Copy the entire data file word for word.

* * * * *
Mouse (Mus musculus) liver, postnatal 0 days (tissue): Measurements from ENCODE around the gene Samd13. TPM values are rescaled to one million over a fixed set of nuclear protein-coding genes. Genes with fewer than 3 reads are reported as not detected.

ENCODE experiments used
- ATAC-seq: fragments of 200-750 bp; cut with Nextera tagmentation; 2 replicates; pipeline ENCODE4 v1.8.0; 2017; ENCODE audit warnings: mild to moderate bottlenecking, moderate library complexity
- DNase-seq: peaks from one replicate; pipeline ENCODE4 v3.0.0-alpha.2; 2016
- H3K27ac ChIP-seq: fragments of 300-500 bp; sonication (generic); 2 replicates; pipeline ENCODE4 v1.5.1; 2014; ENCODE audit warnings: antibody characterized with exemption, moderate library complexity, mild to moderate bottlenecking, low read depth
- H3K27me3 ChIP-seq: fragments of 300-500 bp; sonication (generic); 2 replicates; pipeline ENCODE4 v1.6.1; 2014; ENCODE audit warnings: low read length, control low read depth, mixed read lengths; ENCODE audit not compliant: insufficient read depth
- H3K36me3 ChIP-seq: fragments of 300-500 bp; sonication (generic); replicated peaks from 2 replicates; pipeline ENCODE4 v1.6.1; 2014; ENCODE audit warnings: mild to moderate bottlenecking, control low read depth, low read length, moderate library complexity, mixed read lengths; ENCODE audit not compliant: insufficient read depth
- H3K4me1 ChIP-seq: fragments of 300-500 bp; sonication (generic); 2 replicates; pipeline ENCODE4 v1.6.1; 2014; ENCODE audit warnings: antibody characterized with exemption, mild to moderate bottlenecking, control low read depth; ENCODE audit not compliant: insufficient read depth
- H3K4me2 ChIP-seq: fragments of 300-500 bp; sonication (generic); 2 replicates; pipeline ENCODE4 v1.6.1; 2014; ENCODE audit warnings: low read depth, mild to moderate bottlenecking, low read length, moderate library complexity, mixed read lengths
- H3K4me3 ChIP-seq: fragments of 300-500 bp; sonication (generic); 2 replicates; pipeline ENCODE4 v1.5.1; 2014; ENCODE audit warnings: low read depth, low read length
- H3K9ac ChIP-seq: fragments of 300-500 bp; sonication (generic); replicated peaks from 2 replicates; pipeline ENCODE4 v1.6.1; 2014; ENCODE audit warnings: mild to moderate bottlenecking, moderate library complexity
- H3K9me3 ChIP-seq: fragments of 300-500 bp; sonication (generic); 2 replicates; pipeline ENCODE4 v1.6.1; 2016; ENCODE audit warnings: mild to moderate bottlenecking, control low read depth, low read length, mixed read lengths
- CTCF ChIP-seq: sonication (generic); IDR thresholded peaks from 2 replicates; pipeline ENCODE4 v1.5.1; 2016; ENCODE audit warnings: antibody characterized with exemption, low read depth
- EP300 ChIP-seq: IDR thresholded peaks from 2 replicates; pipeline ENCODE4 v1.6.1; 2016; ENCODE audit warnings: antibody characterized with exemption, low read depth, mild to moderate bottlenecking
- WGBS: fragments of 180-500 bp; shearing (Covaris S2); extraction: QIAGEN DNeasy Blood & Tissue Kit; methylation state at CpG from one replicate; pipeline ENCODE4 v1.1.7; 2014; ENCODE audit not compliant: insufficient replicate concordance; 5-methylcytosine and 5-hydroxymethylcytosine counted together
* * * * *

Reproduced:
Mouse (Mus musculus) liver, postnatal 0 days (tissue): Measurements from ENCODE around the gene Samd13. TPM values are rescaled to one million over a fixed set of nuclear protein-coding genes. Genes with fewer than 3 reads are reported as not detected.

ENCODE experiments used
- ATAC-seq: fragments of 200-750 bp; cut with Nextera tagmentation; 2 replicates; pipeline ENCODE4 v1.8.0; 2017; ENCODE audit warnings: mild to moderate bottlenecking, moderate library complexity
- DNase-seq: peaks from one replicate; pipeline ENCODE4 v3.0.0-alpha.2; 2016
- H3K27ac ChIP-seq: fragments of 300-500 bp; sonication (generic); 2 replicates; pipeline ENCODE4 v1.5.1; 2014; ENCODE audit warnings: antibody characterized with exemption, moderate library complexity, mild to moderate bottlenecking, low read depth
- H3K27me3 ChIP-seq: fragments of 300-500 bp; sonication (generic); 2 replicates; pipeline ENCODE4 v1.6.1; 2014; ENCODE audit warnings: low read length, control low read depth, mixed read lengths; ENCODE audit not compliant: insufficient read depth
- H3K36me3 ChIP-seq: fragments of 300-500 bp; sonication (generic); replicated peaks from 2 replicates; pipeline ENCODE4 v1.6.1; 2014; ENCODE audit warnings: mild to moderate bottlenecking, control low read depth, low read length, moderate library complexity, mixed read lengths; ENCODE audit not compliant: insufficient read depth
- H3K4me1 ChIP-seq: fragments of 300-500 bp; sonication (generic); 2 replicates; pipeline ENCODE4 v1.6.1; 2014; ENCODE audit warnings: antibody characterized with exemption, mild to moderate bottlenecking, control low read depth; ENCODE audit not compliant: insufficient read depth
- H3K4me2 ChIP-seq: fragments of 300-500 bp; sonication (generic); 2 replicates; pipeline ENCODE4 v1.6.1; 2014; ENCODE audit warnings: low read depth, mild to moderate bottlenecking, low read length, moderate library complexity, mixed read lengths
- H3K4me3 ChIP-seq: fragments of 300-500 bp; sonication (generic); 2 replicates; pipeline ENCODE4 v1.5.1; 2014; ENCODE audit warnings: low read depth, low read length
- H3K9ac ChIP-seq: fragments of 300-500 bp; sonication (generic); replicated peaks from 2 replicates; pipeline ENCODE4 v1.6.1; 2014; ENCODE audit warnings: mild to moderate bottlenecking, moderate library complexity
- H3K9me3 ChIP-seq: fragments of 300-500 bp; sonication (generic); 2 replicates; pipeline ENCODE4 v1.6.1; 2016; ENCODE audit warnings: mild to moderate bottlenecking, control low read depth, low read length, mixed read lengths
- CTCF ChIP-seq: sonication (generic); IDR thresholded peaks from 2 replicates; pipeline ENCODE4 v1.5.1; 2016; ENCODE audit warnings: antibody characterized with exemption, low read depth
- EP300 ChIP-seq: IDR thresholded peaks from 2 replicates; pipeline ENCODE4 v1.6.1; 2016; ENCODE audit warnings: antibody characterized with exemption, low read depth, mild to moderate bottlenecking
- WGBS: fragments of 180-500 bp; shearing (Covaris S2); extraction: QIAGEN DNeasy Blood & Tissue Kit; methylation state at CpG from one replicate; pipeline ENCODE4 v1.1.7; 2014; ENCODE audit not compliant: insufficient replicate concordance; 5-methylcytosine and 5-hydroxymethylcytosine counted together